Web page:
Dozens of Eritrean mutineers killed says army deserter
September 30, 2013 (SHIRE, ETHIOPIA) – An Eritrean soldier who recently fled to Ethiopia has alleged that many of the dissident soldiers who in January laid siege at the ministry of information building in the
September 30, 2013 (SHIRE, ETHIOPIA) – An Eritrean soldier who recently fled to Ethiopia has alleged that many of the dissident soldiers who in January laid siege at the ministry of information building in the capital Asmara have been killed.
Over 100 Eritrean dissident soldiers on January 21, 2013 stormed and took control of the ministry of information in Asmara and called for political reform and a return to the country’s 1997 constitution.
The day-long mutiny ended after Special Forces loyal to President Isaias Afeorki surrounded the building and the mutineers agreed to release hostages and to peacefully return to their base.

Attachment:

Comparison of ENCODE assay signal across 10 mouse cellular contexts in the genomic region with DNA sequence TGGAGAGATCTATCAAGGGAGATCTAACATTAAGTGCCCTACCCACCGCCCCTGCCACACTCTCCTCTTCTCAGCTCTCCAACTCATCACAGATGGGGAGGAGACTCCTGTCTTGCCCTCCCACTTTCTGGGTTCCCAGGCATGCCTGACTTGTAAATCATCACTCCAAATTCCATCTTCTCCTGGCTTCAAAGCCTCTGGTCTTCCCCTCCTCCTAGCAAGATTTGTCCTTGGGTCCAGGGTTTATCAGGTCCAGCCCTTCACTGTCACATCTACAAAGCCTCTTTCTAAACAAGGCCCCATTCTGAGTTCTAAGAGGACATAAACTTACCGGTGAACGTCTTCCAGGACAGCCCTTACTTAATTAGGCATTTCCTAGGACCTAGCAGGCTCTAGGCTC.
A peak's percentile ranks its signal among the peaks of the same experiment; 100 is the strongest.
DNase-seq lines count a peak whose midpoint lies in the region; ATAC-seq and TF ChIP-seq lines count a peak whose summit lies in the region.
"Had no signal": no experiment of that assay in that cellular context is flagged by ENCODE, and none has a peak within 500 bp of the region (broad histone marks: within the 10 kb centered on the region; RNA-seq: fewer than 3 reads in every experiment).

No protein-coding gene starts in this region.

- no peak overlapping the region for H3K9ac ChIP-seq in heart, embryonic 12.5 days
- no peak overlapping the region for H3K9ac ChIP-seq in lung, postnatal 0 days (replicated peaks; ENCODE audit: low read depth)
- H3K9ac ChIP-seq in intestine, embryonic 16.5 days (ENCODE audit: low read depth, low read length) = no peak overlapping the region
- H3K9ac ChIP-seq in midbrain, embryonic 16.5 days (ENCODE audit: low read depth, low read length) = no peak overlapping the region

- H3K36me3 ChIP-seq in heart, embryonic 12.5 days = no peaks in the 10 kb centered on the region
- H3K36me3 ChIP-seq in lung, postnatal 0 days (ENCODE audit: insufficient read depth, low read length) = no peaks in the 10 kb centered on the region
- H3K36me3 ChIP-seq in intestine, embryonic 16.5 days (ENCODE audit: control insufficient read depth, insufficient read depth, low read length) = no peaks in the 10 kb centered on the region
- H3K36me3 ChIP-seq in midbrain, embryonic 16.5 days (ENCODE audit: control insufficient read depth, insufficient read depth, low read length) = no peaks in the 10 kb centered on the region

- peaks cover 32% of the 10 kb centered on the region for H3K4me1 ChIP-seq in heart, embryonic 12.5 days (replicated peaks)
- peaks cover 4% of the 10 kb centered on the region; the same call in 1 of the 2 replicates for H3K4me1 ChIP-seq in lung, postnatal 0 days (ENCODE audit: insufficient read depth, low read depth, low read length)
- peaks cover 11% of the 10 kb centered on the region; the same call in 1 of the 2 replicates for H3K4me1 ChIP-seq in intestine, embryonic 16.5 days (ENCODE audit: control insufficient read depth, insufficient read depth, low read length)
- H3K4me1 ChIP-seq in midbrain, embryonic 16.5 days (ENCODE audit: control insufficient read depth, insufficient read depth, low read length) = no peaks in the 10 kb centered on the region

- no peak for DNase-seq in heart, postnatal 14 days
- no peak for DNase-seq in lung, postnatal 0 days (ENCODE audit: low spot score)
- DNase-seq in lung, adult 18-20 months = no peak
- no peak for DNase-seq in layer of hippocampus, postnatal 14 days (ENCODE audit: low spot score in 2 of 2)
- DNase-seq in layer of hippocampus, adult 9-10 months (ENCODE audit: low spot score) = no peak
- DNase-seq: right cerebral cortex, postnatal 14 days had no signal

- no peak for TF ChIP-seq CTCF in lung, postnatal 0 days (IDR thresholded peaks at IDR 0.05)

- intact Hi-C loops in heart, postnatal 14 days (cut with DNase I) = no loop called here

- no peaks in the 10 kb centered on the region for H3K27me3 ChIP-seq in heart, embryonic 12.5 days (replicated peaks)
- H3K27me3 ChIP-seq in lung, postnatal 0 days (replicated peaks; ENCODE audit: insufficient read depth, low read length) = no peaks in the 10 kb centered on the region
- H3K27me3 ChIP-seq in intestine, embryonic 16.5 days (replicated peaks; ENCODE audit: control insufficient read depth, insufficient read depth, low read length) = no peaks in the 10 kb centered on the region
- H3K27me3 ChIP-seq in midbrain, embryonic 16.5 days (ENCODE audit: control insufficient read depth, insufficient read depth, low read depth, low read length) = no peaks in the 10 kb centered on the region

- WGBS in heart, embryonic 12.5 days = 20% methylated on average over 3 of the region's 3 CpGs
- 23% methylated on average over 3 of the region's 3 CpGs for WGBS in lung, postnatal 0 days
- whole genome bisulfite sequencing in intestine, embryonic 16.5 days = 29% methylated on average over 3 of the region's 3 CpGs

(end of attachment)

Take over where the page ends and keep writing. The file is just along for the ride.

The Eritrean army deserter who refused to be named for fear of reprisal against his relatives back in Asmera, said most of the mutineers were arrested days after their failed mutineer.
According to the former Eritrean soldier, Special Forces took many of the dissident soldiers from their base and detained them in a secret detention facility where they were subjected to torture and inhuman treatment.
“To my knowledge 26 of the mutineers were brutally murdered by secret agents”, he told Sudan Tribune.
As to the fate of the others he said “I don’t know what happened to the others but I am sure their fate won’t be different”.
He said he fled to Ethiopia after a military official warned him that his life was in danger after he was accused of disobeying military orders.
President Isaias Afworki who has ruled Eritrea since independence from Ethiopia in 1993 has zero-tolerance for dissent and criticism.
The red sea nation has no legally functioning opposition political party and has since independence been a one-party state.
The army deserted said dissatisfaction within the Eritrean military has increased. January’s mutiny was seen as the latest challenge to the Eritrean president and an indicator of growing discontent in the military.
It is estimated that Eritrea has up to 10,000 political prisoners.